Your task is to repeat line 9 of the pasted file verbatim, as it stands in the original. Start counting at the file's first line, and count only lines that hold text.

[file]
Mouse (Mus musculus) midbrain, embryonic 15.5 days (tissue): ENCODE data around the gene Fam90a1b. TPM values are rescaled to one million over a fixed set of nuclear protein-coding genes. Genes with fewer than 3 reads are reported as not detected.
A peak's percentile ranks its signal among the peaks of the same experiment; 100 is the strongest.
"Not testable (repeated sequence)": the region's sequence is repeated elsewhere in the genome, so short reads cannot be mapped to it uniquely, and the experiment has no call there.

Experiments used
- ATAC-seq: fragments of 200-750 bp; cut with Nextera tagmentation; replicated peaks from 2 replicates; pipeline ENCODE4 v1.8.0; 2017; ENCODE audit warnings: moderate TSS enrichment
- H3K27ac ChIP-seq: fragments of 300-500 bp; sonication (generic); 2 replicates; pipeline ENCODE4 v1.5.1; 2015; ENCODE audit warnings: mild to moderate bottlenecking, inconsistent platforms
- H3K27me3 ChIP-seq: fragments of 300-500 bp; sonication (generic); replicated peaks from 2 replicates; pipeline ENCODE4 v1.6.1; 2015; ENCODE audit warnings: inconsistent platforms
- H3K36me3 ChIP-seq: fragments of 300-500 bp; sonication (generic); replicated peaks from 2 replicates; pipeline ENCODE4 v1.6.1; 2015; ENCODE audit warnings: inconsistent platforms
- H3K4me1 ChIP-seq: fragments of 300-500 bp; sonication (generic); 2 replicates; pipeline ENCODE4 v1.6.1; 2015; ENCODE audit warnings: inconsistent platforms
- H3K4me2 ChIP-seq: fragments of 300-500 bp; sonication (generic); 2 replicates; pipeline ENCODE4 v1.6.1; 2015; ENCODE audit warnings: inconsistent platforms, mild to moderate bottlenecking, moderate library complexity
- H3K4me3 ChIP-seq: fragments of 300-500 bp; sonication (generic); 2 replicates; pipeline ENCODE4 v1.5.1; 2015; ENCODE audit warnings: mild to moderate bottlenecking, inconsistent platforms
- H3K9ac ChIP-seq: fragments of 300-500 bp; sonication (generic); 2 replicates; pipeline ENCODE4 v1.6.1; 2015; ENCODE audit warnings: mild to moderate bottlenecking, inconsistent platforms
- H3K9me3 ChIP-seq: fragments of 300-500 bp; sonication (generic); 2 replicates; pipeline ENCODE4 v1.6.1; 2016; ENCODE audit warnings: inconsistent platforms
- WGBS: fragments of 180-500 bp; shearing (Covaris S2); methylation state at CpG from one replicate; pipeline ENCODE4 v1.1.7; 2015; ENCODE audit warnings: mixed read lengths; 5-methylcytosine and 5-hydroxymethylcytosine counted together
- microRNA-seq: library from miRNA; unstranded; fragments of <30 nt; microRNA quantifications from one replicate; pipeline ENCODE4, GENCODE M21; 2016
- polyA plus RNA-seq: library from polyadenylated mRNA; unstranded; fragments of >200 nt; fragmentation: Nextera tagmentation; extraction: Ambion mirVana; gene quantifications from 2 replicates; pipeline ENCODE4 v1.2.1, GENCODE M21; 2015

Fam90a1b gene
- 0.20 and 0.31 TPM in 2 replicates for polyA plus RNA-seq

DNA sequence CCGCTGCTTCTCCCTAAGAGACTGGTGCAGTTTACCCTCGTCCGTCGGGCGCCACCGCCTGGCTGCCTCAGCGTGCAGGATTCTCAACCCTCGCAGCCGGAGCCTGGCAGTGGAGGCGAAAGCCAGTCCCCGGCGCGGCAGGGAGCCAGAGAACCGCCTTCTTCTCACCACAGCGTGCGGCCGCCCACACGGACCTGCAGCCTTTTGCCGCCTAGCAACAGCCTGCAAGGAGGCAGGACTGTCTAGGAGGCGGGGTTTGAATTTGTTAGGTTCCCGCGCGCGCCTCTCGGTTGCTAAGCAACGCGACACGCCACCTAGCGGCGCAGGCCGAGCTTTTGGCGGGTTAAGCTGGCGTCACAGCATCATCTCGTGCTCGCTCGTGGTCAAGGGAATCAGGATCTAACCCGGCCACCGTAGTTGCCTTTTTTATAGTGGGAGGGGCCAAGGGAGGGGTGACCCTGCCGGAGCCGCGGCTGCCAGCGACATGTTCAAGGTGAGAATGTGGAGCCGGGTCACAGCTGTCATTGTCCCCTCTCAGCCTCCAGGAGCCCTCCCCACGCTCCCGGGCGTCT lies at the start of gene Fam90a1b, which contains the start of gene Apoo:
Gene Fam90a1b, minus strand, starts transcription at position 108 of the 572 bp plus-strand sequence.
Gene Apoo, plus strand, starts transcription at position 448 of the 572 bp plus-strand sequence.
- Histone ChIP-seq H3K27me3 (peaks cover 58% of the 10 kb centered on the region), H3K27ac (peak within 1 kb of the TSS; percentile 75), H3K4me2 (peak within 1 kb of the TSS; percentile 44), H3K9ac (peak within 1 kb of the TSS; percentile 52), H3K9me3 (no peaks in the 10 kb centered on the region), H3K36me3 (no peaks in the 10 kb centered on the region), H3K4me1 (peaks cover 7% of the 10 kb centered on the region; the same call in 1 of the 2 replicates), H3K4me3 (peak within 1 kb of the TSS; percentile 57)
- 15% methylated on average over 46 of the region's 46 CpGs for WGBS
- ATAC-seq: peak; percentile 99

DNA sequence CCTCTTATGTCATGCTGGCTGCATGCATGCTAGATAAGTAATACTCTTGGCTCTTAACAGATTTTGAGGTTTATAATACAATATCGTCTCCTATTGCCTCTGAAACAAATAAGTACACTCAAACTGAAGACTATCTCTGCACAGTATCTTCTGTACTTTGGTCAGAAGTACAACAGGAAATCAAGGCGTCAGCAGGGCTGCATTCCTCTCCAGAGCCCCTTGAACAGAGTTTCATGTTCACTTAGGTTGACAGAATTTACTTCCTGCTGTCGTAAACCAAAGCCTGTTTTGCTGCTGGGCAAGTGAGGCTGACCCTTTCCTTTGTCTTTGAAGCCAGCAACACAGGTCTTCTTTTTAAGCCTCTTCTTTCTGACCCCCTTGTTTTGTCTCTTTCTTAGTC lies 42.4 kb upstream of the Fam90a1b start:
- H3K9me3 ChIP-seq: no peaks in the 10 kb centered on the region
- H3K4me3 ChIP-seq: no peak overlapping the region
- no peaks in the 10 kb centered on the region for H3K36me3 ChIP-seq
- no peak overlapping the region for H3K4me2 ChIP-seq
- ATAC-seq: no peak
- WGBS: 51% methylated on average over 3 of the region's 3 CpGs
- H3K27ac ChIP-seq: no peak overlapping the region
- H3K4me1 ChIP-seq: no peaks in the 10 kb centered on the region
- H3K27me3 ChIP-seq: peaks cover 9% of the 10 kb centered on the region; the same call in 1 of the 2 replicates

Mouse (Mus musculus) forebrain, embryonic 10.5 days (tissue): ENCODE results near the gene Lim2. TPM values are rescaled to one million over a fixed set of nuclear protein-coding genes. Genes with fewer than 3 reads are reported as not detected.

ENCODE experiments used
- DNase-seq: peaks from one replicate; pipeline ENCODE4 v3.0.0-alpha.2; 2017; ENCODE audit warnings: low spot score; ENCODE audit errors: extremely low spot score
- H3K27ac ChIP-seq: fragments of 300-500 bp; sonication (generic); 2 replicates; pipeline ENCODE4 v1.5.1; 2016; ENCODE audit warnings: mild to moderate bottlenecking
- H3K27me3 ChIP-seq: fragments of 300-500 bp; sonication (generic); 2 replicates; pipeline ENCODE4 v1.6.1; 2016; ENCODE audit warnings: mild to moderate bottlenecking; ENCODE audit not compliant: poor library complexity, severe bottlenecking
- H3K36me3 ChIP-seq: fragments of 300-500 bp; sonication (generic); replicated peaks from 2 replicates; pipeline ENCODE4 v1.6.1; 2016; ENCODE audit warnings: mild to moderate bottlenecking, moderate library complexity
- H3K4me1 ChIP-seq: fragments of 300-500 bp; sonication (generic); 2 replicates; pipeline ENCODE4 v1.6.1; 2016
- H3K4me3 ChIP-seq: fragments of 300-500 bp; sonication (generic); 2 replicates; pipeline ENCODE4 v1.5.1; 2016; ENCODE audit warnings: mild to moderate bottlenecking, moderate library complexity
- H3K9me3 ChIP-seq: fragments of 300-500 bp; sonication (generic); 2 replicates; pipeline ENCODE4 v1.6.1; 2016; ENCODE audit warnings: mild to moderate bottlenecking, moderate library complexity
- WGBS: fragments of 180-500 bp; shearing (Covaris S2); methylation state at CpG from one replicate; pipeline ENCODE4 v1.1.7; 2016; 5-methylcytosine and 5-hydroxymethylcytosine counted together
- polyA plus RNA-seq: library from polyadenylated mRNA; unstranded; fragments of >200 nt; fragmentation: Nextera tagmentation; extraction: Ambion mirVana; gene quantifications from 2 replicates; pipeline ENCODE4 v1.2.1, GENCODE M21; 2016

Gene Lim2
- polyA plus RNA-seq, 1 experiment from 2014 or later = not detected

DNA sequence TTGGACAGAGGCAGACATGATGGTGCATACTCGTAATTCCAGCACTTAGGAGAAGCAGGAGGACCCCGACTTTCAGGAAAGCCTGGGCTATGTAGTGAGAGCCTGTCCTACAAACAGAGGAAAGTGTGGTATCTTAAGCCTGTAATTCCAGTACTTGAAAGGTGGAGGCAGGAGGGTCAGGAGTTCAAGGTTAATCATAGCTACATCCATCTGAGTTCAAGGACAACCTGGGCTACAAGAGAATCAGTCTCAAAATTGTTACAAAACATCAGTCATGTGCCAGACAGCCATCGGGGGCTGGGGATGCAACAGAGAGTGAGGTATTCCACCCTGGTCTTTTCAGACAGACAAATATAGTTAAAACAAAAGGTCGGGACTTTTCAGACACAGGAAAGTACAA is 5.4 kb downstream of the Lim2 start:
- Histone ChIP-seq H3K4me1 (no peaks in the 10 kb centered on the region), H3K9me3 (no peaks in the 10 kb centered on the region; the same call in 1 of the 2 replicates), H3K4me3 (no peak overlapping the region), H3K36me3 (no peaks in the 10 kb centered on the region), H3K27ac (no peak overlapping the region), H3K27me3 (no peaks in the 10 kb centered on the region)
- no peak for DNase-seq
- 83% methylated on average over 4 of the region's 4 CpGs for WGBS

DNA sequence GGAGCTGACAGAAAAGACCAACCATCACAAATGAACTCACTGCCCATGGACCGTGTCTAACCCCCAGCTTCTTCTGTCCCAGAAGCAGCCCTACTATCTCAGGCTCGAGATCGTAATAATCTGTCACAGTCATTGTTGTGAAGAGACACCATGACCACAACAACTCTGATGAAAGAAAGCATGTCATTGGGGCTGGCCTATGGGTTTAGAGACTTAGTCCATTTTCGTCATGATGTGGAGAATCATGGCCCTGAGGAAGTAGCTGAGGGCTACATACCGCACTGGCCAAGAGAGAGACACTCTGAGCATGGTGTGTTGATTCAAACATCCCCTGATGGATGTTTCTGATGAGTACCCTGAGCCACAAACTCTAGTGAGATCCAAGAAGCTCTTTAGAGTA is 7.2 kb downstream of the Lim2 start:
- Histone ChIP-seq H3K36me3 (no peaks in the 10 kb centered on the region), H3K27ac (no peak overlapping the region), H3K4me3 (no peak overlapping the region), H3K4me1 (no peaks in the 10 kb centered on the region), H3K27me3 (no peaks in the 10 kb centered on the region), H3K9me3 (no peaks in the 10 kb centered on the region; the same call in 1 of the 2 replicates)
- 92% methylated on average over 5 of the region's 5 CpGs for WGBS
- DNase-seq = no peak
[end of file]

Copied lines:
- H3K4me1 ChIP-seq: fragments of 300-500 bp; sonication (generic); 2 replicates; pipeline ENCODE4 v1.6.1; 2015; ENCODE audit warnings: inconsistent platforms